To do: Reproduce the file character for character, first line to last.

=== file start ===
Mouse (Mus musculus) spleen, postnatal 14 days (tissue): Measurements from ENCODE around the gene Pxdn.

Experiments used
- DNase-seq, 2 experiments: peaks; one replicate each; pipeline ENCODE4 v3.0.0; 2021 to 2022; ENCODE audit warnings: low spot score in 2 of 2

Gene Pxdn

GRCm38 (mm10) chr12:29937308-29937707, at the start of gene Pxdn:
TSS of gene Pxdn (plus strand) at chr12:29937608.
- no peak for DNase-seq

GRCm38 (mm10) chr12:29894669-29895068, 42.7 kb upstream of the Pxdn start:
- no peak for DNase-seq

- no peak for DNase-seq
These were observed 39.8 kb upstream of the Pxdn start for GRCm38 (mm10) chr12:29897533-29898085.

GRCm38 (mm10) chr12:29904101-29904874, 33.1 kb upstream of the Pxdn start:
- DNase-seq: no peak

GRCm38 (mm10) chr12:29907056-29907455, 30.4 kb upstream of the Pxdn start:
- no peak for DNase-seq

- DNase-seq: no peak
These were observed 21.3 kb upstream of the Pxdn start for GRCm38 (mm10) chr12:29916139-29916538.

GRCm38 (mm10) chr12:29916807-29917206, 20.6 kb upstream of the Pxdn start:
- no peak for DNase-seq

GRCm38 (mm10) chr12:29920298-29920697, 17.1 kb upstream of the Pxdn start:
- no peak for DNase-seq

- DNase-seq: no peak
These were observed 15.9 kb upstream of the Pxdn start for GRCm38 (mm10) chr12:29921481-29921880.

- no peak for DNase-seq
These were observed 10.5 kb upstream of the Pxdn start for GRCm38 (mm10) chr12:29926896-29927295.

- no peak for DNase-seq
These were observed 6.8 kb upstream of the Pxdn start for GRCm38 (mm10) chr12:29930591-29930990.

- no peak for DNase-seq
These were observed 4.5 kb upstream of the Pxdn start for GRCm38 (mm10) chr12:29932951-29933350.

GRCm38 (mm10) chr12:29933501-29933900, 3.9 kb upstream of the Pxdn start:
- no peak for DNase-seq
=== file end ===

Mouse (Mus musculus) spleen, postnatal 14 days (tissue): Measurements from ENCODE around the gene Pxdn.

Experiments used
- DNase-seq, 2 experiments: peaks; one replicate each; pipeline ENCODE4 v3.0.0; 2021 to 2022; ENCODE audit warnings: low spot score in 2 of 2

Gene Pxdn

GRCm38 (mm10) chr12:29937308-29937707, at the start of gene Pxdn:
TSS of gene Pxdn (plus strand) at chr12:29937608.
- no peak for DNase-seq

GRCm38 (mm10) chr12:29894669-29895068, 42.7 kb upstream of the Pxdn start:
- no peak for DNase-seq

- no peak for DNase-seq
These were observed 39.8 kb upstream of the Pxdn start for GRCm38 (mm10) chr12:29897533-29898085.

GRCm38 (mm10) chr12:29904101-29904874, 33.1 kb upstream of the Pxdn start:
- DNase-seq: no peak

GRCm38 (mm10) chr12:29907056-29907455, 30.4 kb upstream of the Pxdn start:
- no peak for DNase-seq

- DNase-seq: no peak
These were observed 21.3 kb upstream of the Pxdn start for GRCm38 (mm10) chr12:29916139-29916538.

GRCm38 (mm10) chr12:29916807-29917206, 20.6 kb upstream of the Pxdn start:
- no peak for DNase-seq

GRCm38 (mm10) chr12:29920298-29920697, 17.1 kb upstream of the Pxdn start:
- no peak for DNase-seq

- DNase-seq: no peak
These were observed 15.9 kb upstream of the Pxdn start for GRCm38 (mm10) chr12:29921481-29921880.

- no peak for DNase-seq
These were observed 10.5 kb upstream of the Pxdn start for GRCm38 (mm10) chr12:29926896-29927295.

- no peak for DNase-seq
These were observed 6.8 kb upstream of the Pxdn start for GRCm38 (mm10) chr12:29930591-29930990.

- no peak for DNase-seq
These were observed 4.5 kb upstream of the Pxdn start for GRCm38 (mm10) chr12:29932951-29933350.

GRCm38 (mm10) chr12:29933501-29933900, 3.9 kb upstream of the Pxdn start:
- no peak for DNase-seq